There wasn’t a bigger reason than just that you wanted to read them?
I didn’t think they got enough attention. Once I read one or two, they were so great to me, and important and influential, that I couldn’t believe I hadn’t been taught them in a class before. And I had gone through countless English classes by then. They’re still not taught enough. And there’s no reason you couldn’t teach Hammett’s Red Harvest in an American Literature class. And it wouldn’t be another dissertation on William Faulkner — which I would’ve absolutely enjoyed, I partially came to Ole Miss because I love Faulkner. But I felt like it would be fresher terrain.
You went to the University of Michigan, and then to NYU for grad school?
I started out wanting to study psychology, and then film, and then, like many others, I landed in English, because you get to talk about books all the time. I wanted to move to New York with two of my girlfriends, so I applied to NYU for the master’s program to give me a reason to go there. I ended up getting my Ph.D., too, because I wanted to talk more about books!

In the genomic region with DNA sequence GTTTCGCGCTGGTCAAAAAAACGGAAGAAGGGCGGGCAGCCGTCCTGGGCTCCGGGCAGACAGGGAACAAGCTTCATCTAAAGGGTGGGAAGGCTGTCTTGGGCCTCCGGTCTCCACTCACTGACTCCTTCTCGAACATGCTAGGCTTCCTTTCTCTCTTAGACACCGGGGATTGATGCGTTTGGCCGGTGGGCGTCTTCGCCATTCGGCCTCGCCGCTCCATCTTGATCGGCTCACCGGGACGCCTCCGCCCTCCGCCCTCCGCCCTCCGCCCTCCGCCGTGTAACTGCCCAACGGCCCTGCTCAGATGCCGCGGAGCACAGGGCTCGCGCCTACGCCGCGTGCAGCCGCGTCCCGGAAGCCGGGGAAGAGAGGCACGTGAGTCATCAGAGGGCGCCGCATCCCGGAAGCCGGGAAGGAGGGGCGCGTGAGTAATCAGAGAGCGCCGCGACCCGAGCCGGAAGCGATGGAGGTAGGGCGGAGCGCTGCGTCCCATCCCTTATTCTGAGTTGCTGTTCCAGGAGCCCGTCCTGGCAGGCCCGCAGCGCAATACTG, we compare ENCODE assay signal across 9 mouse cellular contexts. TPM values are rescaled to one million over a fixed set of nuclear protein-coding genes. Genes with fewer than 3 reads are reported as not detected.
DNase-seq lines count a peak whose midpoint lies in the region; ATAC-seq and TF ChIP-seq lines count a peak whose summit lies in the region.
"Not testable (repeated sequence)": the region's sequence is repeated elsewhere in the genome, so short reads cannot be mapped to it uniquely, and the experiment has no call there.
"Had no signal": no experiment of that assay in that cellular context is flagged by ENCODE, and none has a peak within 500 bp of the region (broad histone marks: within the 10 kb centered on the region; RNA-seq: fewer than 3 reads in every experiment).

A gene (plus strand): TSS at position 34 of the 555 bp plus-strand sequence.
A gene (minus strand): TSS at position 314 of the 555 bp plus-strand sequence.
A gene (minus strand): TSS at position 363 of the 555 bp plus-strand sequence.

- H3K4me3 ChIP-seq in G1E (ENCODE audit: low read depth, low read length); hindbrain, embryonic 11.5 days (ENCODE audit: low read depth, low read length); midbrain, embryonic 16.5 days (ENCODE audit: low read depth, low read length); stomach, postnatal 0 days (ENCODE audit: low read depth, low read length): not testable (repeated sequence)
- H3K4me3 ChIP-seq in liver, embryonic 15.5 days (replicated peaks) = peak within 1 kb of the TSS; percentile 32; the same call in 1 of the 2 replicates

When in all this did you begin to write?
I took a few workshops as an undergrad, and it wasn’t until I started working on my dissertation that I wanted to write something in noir town. I had read Joyce Carol Oates’ Blonde, which feels noir when you read it. I started writing about 50 pages of The End of Everything, but I had no idea how to write a novel. It became a crime novel when I discovered crime fiction. I had a situation but I didn’t know what the book was.
There seems to be a change between the classic noir settings of your novels up to Bury Me Deep and the more contemporary novels from The End of Everything on. Do your agent and publisher suggest that you try certain types of books?